• One in 17 – about 13.6 million – live with a serious mental illness such as schizophrenia, major depression or bipolar disorder.
  • Approximately 60 percent of adults, and almost one-half of youth ages 8 to 15 with a mental illness received no mental health services in the previous year.
  • Serious mental illness costs America $193.2 billion in lost earnings per year.

Sponsored by the World Federation for Mental Health and observed by the World Health Organization, World Mental Health Day champions global mental health education, awareness and advocacy. Each October thousands of supporters and many mental health organizations celebrate this awareness day to bring attention to mental illness and its effects on peoples’ lives worldwide.

On this 22rd World Mental Health Day, talk about mental health and explore support services for you or someone you know. It could be the first step to a healthier life and a fulfilling career

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Help Yourself, Help Others: Get Screened for National Depression Screening Day

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Image: Courtesy of Screening for Mental Health

Depression is one of the most common forms of mental illness. In addition to affecting your everyday life, depression can impair your abilities on the job search or at work. Unfortunately, stigma and lack of awareness make it hard for many people to seek help.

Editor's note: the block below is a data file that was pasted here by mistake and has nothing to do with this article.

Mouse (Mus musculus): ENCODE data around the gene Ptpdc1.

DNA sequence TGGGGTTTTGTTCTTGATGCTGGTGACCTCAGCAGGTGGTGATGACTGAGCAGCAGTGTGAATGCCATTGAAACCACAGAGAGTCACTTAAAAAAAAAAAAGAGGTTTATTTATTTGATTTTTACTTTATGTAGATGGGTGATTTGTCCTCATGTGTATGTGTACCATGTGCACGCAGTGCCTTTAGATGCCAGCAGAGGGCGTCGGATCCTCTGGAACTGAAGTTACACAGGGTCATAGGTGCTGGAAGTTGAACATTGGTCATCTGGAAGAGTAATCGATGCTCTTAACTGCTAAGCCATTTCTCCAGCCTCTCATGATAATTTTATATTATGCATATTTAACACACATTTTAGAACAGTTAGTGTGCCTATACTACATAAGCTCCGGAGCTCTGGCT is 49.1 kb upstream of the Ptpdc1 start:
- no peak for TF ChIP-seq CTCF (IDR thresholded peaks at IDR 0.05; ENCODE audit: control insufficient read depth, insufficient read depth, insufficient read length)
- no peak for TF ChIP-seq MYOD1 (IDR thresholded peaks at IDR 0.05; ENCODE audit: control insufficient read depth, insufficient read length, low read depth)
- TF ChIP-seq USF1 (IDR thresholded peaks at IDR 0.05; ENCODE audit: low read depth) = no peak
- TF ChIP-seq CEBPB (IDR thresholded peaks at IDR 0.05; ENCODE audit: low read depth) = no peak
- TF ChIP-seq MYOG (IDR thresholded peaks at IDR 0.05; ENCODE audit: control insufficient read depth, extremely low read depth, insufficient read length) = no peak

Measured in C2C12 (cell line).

That’s why October 9th is National Depression Screening Day (NDSD). Organizations across the country will participate in NDSD, which is a part of Mental Illness Awareness Week. Talking about mental health issues like depression reduces stigma and increases awareness of help that is available for people who need it.

Thousands of organizations nationwide host a NDSD event each year. The organizations, from hospitals and community organizations to government organizations and military installations, provide information about mood and anxiety disorders and offer screenings—in-person or online—to their community. After completing a screening, those who receive a positive score are given referral information to local agencies that offer further evaluation and treatment if needed.

Raising awareness of depression symptoms and spreading access to free screenings can help at-risk individuals find the mental health help they may need. Locate a screening site near you, or take a free, anonymous screening online.

Get screened today and spread the word. Stay informed about your mental health to feel your best at home, and be your best at work.

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Register Now! National Work Incentives Seminar Event, Wednesday October 22

National Work Incentives Seminar Event (WISE) Webinar Ticket to Work: Support Services for People Who Have a Disability and Are Ready to Work

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Wednesday, October 22, 2014, 3:00 PM, EDT 

If you are a Social Security disability beneficiary and want to make more money through work, Ticket to Work can provide the support you need to transition to financial independence.